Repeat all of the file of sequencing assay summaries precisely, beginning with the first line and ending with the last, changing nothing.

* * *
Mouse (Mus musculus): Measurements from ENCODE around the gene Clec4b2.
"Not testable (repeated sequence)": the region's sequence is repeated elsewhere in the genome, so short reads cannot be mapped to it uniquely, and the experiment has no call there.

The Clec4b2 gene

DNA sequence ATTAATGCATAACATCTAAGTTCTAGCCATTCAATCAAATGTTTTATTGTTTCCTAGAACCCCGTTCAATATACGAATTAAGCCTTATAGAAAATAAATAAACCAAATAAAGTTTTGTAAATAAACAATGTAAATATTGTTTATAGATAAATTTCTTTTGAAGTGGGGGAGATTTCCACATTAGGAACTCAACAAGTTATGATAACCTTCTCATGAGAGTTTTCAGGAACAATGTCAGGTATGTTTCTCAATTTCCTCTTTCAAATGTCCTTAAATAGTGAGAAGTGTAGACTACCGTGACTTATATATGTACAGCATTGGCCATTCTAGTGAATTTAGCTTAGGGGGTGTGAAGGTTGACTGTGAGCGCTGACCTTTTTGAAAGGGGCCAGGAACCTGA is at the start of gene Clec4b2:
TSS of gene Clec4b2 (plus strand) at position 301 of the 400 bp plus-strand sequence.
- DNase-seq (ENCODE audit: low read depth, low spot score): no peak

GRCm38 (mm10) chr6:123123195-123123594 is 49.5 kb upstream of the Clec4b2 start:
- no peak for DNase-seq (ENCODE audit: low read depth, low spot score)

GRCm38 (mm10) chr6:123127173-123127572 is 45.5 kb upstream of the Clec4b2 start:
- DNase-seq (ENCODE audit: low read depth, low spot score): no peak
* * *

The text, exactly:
Mouse (Mus musculus): Measurements from ENCODE around the gene Clec4b2.
"Not testable (repeated sequence)": the region's sequence is repeated elsewhere in the genome, so short reads cannot be mapped to it uniquely, and the experiment has no call there.

The Clec4b2 gene

DNA sequence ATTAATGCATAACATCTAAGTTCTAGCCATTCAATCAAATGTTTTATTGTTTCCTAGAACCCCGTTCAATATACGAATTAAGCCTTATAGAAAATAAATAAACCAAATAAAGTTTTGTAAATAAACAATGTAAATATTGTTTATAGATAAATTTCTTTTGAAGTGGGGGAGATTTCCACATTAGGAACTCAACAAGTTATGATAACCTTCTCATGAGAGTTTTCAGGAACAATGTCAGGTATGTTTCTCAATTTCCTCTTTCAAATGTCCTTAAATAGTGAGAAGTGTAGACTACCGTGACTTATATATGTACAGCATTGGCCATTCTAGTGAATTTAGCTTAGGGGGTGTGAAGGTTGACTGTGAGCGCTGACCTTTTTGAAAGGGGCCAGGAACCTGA is at the start of gene Clec4b2:
TSS of gene Clec4b2 (plus strand) at position 301 of the 400 bp plus-strand sequence.
- DNase-seq (ENCODE audit: low read depth, low spot score): no peak

GRCm38 (mm10) chr6:123123195-123123594 is 49.5 kb upstream of the Clec4b2 start:
- no peak for DNase-seq (ENCODE audit: low read depth, low spot score)

GRCm38 (mm10) chr6:123127173-123127572 is 45.5 kb upstream of the Clec4b2 start:
- DNase-seq (ENCODE audit: low read depth, low spot score): no peak